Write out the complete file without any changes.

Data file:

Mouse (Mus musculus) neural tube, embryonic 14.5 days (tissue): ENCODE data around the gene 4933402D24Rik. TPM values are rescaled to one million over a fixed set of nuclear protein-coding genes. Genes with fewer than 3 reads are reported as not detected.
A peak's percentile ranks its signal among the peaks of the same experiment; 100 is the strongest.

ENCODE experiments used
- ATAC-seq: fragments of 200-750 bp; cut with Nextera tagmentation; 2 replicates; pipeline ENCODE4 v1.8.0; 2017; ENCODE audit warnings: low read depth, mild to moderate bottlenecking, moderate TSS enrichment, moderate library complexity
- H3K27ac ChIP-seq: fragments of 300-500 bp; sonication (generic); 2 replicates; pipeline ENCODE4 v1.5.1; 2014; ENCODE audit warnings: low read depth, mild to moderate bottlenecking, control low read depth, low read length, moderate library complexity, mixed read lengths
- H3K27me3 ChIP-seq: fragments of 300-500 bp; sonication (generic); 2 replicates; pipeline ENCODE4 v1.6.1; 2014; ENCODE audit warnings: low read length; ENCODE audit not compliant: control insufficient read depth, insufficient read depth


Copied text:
Mouse (Mus musculus) neural tube, embryonic 14.5 days (tissue): ENCODE data around the gene 4933402D24Rik. TPM values are rescaled to one million over a fixed set of nuclear protein-coding genes. Genes with fewer than 3 reads are reported as not detected.
A peak's percentile ranks its signal among the peaks of the same experiment; 100 is the strongest.

ENCODE experiments used
- ATAC-seq: fragments of 200-750 bp; cut with Nextera tagmentation; 2 replicates; pipeline ENCODE4 v1.8.0; 2017; ENCODE audit warnings: low read depth, mild to moderate bottlenecking, moderate TSS enrichment, moderate library complexity
- H3K27ac ChIP-seq: fragments of 300-500 bp; sonication (generic); 2 replicates; pipeline ENCODE4 v1.5.1; 2014; ENCODE audit warnings: low read depth, mild to moderate bottlenecking, control low read depth, low read length, moderate library complexity, mixed read lengths
- H3K27me3 ChIP-seq: fragments of 300-500 bp; sonication (generic); 2 replicates; pipeline ENCODE4 v1.6.1; 2014; ENCODE audit warnings: low read length; ENCODE audit not compliant: control insufficient read depth, insufficient read depth